By Nicole Douglas, owner of Nicole Douglas Music Studio
Reasons why we dream can help us discover the reasons why we play
I love hearing people tell their stories--“aha” moments, the ups and downs of life, the latest and greatest thing they’ve discovered. Because at the heart of all of that is a story about learning. And learning is meant to be shared.
So it’s no surprise I love TED talks. TED stands for Technology, Entertainment, Design, and as stated on their site, “TED is a nonprofit [organization] devoted to spreading ideas, usually in the form of short, powerful talks.” As the organization grew, categories were created for specific groups. One of those subsets created was TED-Ed, which is geared towards educators. TED talks have now morphed into podcasts, books, and articles and are reaching a huge audience around the world.
Back in January 2016, Lisa LaBracio of the TED-Ed Blog, wrote an article about Amy Adkins TED talk called, “Why do we dream?” As I read this article, it struck me how much the given reasons aligned with my reasons for playing my instrument.
I play to fulfill my wishes.
This is one of the most fun reasons to play. I can pretend I am a concert pianist on a huge stage. Or I can pretend I’m Jon Schmidt of The Piano Guys playing on top of a mountain or in the Amazon Rainforest. None of those things will happen in real life, but I sure have fun pretending.
I play to remember.
Music creates powerful memories. I remember singing with my dad. I remember performing with my college acapella group. I remember listening to an amazing, world-famous pianist on a historic stage. As I play and sing, I remember and relive those experiences.
I play to forget.
Sometimes life is really hard and I play to get a break from it all. Need I say more?
I play to keep my brain working.
The more I read about neuroscience and what happens in the brain while listening to music and also while performing music, the more I am amazed at the brain’s power. The more we use our brain in new amazing ways, the more neurons are fired. The more neurons fired, the better our memory. Playing music, whether by reading music or improvising on the spot, is a multi-sensory experience that definitely keeps our brains active.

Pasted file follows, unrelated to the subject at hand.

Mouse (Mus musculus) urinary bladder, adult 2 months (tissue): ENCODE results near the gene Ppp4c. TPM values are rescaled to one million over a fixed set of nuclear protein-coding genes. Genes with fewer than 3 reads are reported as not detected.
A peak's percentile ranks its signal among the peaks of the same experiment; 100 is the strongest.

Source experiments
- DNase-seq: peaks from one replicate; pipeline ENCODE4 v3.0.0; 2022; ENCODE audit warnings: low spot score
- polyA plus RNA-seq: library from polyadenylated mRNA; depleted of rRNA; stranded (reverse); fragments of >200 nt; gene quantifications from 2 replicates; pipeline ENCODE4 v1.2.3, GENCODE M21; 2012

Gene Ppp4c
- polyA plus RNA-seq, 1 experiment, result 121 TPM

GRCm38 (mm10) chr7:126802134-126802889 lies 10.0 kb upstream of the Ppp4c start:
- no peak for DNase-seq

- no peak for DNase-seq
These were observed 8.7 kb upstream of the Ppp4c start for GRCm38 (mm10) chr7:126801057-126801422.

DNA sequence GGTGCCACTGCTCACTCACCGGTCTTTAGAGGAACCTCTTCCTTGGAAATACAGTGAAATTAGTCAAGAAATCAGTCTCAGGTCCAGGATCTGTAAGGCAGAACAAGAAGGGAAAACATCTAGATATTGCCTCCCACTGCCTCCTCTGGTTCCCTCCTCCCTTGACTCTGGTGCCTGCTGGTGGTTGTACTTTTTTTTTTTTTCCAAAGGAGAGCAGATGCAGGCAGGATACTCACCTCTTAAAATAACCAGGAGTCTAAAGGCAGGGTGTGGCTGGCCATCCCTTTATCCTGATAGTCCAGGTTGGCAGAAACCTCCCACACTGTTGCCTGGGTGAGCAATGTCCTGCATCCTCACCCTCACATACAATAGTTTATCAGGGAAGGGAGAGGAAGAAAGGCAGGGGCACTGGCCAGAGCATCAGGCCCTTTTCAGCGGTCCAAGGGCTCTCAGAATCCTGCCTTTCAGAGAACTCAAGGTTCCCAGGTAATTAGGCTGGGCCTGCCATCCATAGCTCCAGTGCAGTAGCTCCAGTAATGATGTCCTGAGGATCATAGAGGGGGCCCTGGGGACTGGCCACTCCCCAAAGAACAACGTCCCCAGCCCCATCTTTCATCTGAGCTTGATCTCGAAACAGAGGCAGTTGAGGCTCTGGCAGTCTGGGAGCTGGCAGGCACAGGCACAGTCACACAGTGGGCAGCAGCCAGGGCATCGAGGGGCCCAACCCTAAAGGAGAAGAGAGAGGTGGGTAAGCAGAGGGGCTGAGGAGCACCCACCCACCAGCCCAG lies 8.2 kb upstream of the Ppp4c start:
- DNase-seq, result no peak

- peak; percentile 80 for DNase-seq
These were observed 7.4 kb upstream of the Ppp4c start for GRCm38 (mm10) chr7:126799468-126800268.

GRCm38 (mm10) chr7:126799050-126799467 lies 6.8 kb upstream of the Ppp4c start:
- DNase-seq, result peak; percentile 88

I play to rehearse.
This might be the first reason we think of when we’re asked, “Why do we play?” Because we will perform at some point, we must rehearse performing. Role-playing and rehearsing have been shown to help us keep our cool when we are under pressure. And how we practice determines the kind of performance we are capable of.
I play to solve problems.
I love math. I don’t think I’m particularly good at it, but I still find it satisfying to see a problem, figure out what strategy to apply, and then solve the problem. It’s neat and tidy--usually. (Okay, I know there are lots of areas of math where this doesn’t apply, but stick with me.) Music is no different! If we are stuck in a certain passage, finding the solution lies in identifying the problem and applying the strategies our teachers teach us. And apart from solving musical problems, I also believe music can solve a lot of other problems in this world, too.
I play to heal.
“Music can heal the wounds which medicine cannot touch.” – Debasish Mridha
Healing the soul is a very personal thing. And it’s not easy to explain because it happens through the language of music. You have to experience it to know what it feels like. And how it feels is different for each person. But the healing is real. Most often it heals me. But sometimes I get to witness it heal someone listening to me play. And that is sacred ground.
Going through each of these reasons helps me reconnect with my purpose for playing. I find when I connect back to that greater purpose, that bigger picture, I feel a renewed connection to myself, to my instrument, and to the world.